Americans like education improvement in theory; they just don’t want to pay more money for it. This sounds hypocritical but it might actually make sense. According to an Associated Press article by Eric Gorski and Alan Fram:
Eighty-eight percent say a country’s education system has a major effect on its economic health. Nearly as many — 79 percent — say the U.S. economy would improve if all Americans had at least a two-year college degree, according to an Associated Press-Stanford University poll.
Yet when it comes to financing public school improvements, people tilt slightly against raising taxes to do so, with 47 percent opposing and 42 percent in support. The findings underscore the tensions confronting federal and local officials across the country balancing the competing pressures of strengthening education while not overburdening taxpayers at a time of economic weakness and huge federal and state budget deficits.
But these things are not necessarily in conflict. In fact, the United States already spends quite lavishly on education. United States public expenditure per student is actually higher than in most other developed countries.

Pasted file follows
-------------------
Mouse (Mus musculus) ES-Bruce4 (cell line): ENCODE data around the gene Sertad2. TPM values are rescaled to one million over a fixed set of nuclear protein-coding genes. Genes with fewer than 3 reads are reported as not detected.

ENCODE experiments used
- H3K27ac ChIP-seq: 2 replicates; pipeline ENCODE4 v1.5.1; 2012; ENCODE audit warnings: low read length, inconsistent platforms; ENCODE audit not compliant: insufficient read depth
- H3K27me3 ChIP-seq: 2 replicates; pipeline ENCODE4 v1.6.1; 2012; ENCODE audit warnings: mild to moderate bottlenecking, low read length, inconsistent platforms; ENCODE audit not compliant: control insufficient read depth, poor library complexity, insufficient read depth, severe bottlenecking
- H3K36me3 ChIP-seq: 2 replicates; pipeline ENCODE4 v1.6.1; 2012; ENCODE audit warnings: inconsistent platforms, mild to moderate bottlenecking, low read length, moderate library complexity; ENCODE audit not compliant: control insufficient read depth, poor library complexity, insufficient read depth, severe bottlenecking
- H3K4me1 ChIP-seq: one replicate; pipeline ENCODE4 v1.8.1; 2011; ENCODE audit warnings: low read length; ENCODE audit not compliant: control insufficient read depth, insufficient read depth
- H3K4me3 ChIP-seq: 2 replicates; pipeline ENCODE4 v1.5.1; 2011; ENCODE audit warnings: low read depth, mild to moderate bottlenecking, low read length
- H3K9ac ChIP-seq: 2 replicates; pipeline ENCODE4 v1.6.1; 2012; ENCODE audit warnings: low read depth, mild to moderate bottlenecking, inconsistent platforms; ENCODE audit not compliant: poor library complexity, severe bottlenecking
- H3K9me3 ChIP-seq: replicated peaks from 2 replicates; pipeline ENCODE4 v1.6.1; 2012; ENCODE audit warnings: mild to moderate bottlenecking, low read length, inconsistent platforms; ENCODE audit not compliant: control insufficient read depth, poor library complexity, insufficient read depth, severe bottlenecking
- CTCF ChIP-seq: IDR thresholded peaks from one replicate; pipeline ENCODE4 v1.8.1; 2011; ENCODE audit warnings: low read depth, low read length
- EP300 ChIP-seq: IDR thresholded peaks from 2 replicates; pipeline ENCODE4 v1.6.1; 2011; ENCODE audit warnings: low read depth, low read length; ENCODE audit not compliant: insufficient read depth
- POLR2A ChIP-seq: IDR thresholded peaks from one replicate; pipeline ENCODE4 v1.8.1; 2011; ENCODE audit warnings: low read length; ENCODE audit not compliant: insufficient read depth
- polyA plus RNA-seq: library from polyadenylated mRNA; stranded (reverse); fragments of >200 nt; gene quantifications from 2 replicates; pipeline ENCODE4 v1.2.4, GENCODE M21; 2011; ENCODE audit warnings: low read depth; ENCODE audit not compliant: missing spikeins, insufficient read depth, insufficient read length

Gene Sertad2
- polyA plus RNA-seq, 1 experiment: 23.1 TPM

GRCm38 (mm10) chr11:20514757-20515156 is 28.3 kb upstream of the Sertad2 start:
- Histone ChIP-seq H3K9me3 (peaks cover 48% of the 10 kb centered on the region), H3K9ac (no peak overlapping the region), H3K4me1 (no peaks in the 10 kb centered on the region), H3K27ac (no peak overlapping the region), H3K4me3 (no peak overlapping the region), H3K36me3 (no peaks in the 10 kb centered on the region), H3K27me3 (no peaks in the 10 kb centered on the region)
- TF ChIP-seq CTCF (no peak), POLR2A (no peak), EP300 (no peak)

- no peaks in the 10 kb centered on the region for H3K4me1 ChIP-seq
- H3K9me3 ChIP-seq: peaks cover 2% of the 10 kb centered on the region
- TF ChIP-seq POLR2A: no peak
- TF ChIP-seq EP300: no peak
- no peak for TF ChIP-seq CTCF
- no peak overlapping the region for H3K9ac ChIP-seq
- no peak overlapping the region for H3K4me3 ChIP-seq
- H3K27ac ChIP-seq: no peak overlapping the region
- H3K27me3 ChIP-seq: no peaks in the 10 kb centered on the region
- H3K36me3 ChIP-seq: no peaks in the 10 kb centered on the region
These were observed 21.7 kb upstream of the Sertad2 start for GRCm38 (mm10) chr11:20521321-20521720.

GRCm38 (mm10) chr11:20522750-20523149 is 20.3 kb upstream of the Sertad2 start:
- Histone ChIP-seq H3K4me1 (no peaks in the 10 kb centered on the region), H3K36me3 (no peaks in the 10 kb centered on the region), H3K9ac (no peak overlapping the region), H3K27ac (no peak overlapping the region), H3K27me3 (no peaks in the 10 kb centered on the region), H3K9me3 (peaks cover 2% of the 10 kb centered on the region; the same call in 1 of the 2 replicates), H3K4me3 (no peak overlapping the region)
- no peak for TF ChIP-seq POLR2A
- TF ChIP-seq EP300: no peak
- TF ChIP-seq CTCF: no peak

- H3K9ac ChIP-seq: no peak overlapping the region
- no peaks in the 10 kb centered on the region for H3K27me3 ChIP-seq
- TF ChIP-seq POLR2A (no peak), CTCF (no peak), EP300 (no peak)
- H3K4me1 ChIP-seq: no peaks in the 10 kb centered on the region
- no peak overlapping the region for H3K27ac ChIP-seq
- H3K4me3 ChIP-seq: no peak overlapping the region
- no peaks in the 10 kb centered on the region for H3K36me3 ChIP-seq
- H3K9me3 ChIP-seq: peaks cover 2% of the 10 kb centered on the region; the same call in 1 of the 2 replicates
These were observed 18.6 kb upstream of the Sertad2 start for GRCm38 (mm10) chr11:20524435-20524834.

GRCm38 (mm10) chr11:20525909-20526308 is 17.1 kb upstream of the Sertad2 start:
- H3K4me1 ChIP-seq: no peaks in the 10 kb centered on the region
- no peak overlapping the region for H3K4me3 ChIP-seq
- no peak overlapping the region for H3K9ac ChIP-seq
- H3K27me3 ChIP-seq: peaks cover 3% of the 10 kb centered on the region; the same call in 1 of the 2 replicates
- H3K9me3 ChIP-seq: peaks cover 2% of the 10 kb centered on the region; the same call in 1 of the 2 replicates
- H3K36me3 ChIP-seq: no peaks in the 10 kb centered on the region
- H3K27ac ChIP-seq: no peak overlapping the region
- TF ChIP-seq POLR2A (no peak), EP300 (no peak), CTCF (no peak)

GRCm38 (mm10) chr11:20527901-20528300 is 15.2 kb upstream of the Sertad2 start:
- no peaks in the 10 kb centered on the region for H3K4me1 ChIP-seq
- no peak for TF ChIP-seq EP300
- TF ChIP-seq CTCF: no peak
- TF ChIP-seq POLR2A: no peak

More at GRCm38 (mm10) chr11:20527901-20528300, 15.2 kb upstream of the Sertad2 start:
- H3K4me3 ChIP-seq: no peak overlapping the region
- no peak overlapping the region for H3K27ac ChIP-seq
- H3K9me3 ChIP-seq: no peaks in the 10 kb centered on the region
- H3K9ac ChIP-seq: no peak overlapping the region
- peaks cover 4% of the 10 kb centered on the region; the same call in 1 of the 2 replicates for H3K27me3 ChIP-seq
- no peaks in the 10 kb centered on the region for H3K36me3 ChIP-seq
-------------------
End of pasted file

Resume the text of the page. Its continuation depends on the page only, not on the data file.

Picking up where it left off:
In 2006 the United States spent $10,267 per public school student, which was 41 percent higher than other developed countries, which spent an average $7,283. In terms of higher education, the American average per student was $25,109, that’s more than twice the average expenditure for comparable countries, which spent about $12,336.
So we’re already spending plenty of money, it’s just that our outcomes are worse. The United States ranks 18th among 36 developed nations in terms of college degree attainment.
So the people of the United States think a country’s education system has a major effect on its economic health. They’re right. It does.
And the majority of Americans think they shouldn’t have to pay more money to support education. It’s looks like they’re right there as well. Where is all of this money going?